chessgames.com
Members · Prefs · Laboratory · Collections · Openings · Endgames · Sacrifices · History · Search Kibitzing · Kibitzer's Café · Chessforums · Tournament Index · Players · Kibitzing

(If you register a free account you won't see all these ads!)
Ju Wenjun vs Irina Krush
Women's World Championship KO (2018), Khanty-Mansiysk RUS, rd 2, Nov-08
Queen's Gambit Accepted: Central Variation. McDonnell Defense (D20)  ·  1-0
ANALYSIS [x]

FEN COPIED

explore this opening
find similar games 6 more Ju Wenjun/I Krush games
PGN: download | view | print Help: general | java-troubleshooting

TIP: To access more information about the players (more games, favorite openings, statistics, sometimes a biography and photograph), click their highlighted names at the top of this page.

PGN Viewer:  What is this?
For help with this chess viewer, please see the Olga Chess Viewer Quickstart Guide.
PREMIUM MEMBERS CAN REQUEST COMPUTER ANALYSIS [more info]

Kibitzer's Corner
Nov-08-18
Premium Chessgames Member
  HeMateMe: looks like this eliminates Irina. The game seemed equal after 13 moves but white get better king position in the endgame. Wenjun is rated 150 points higher than Krush, a difficult opponent. A good endgame to study, play it against an engine as a training exercise.
Nov-08-18  Granny O Doul: The attempt at defense with 47...Rc2 loses attractively to 48. b5.
Nov-11-18
Premium Chessgames Member
  Jonathan Sarfati: Some excellent technique from Ju here, the sort of win one would expect from Magnus Carlsen or Jose Raul Capablanca. This game is one example of how some of the advice in chess books is not really so good: namely the queen-side majority. It is not usually the only factor in a lot of games, even when the side with it wins, and in many games it's not a factor at all. The most important things are relative mobilities of the rival majorities, and activity of the rooks. Here, even the open file was not important because all entry squares were controlled. Just the very quick K-side Ps.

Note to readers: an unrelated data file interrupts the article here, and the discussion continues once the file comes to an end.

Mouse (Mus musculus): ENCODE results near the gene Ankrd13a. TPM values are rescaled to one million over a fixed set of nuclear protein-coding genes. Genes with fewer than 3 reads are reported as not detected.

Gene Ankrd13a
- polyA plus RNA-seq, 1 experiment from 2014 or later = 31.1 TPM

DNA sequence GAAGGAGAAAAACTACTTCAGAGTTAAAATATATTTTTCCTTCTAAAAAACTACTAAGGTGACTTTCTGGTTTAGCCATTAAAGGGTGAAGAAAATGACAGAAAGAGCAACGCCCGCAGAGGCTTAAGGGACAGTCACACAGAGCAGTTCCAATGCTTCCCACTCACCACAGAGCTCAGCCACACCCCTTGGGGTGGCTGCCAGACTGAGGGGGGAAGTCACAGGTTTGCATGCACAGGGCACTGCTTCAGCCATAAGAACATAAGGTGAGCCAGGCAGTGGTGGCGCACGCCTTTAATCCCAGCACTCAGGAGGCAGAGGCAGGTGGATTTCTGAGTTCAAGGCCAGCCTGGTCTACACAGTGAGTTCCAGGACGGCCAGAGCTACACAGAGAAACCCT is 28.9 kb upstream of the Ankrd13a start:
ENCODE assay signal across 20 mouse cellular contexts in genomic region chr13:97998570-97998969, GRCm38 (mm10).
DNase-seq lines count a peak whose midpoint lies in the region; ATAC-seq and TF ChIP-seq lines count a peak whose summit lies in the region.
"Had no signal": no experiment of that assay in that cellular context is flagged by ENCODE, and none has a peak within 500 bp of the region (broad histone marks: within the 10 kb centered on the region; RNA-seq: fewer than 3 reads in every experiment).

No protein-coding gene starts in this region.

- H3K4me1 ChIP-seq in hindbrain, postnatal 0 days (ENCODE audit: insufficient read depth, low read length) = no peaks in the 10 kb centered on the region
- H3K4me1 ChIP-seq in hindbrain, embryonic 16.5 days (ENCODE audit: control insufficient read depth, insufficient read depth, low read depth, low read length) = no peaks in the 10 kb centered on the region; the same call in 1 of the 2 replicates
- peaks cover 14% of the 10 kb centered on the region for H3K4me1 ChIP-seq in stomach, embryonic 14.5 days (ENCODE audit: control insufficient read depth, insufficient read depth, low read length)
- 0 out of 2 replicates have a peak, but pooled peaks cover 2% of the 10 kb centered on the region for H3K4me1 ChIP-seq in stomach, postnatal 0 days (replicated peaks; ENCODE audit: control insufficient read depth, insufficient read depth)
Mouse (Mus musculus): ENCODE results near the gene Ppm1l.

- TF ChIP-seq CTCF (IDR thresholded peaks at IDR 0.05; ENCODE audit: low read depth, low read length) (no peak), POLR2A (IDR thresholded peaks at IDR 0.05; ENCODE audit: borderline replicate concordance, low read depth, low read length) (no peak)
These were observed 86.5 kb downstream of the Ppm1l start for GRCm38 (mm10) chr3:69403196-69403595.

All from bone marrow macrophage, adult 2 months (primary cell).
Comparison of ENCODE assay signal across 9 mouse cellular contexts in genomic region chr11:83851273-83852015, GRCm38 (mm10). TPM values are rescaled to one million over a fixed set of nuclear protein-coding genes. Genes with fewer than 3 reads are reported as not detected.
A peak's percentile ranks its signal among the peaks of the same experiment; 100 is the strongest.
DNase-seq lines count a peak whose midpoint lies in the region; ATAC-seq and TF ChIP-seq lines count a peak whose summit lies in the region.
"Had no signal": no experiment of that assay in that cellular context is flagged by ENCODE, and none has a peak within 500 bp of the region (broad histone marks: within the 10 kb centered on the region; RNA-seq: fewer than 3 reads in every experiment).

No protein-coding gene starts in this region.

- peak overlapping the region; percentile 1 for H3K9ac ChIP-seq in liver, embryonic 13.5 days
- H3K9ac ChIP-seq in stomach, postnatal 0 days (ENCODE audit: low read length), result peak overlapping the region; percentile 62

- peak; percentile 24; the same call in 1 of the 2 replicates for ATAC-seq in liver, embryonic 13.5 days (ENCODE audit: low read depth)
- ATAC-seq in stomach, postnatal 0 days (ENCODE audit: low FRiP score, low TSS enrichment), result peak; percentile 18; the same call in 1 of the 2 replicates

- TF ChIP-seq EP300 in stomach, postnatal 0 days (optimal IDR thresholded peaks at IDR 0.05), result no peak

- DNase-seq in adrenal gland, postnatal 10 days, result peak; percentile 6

Krush was criticised for 37... fxg5, and the computer doesn't like it as much. But when it continues with allowing White to play g6, Black soon gets in a bad way. Black must choose between leaving the K where it is, but then the R gets tied to the Pg7 and White will be able to push e5 and get a strong advanced passed P. But if Black defends with the K on g8, then it's subject to back rank mate threats, and if Black covers that rank with his R, then White gets her R to d7.

Often the K-side majority is really a central majority, which can seize space and drive pieces away from important posts. Against the gallant but heavily ourtated Australian rep (Ju Wenjun vs Kathryn Hardegen, 2018), Ju had a very similar P structure but used the centre to drive a N away from protecting the seventh rank.

NOTE: You need to pick a username and password to post a reply. Getting your account takes less than a minute, totally anonymous, and 100% free--plus, it entitles you to features otherwise unavailable. Pick your username now and join the chessgames community!
If you already have an account, you should login now.
Please observe our posting guidelines:
  1. No obscene, racist, sexist, or profane language.
  2. No spamming, advertising, or duplicating posts.
  3. No personal attacks against other members.
  4. Nothing in violation of United States law.
  5. No posting personal information of members.
Blow the Whistle See something that violates our rules? Blow the whistle and inform an administrator.


NOTE: Keep all discussion on the topic of this page. This forum is for this specific game and nothing else. If you want to discuss chess in general, or this site, you might try the Kibitzer's Café.
Messages posted by Chessgames members do not necessarily represent the views of Chessgames.com, its employees, or sponsors.
Spot an error? Please submit a correction slip and help us eliminate database mistakes!
This game is type: CLASSICAL (Disagree? Please submit a correction slip.)


home | about | login | logout | F.A.Q. | your profile | preferences | Premium Membership | Kibitzer's Café | Biographer's Bistro | new kibitzing | chessforums | Tournament Index | Player Directory | Notable Games | World Chess Championships | Opening Explorer | Guess the Move | Game Collections | ChessBookie Game | Chessgames Challenge | Store | privacy notice | contact us
Copyright 2001-2018, Chessgames Services LLC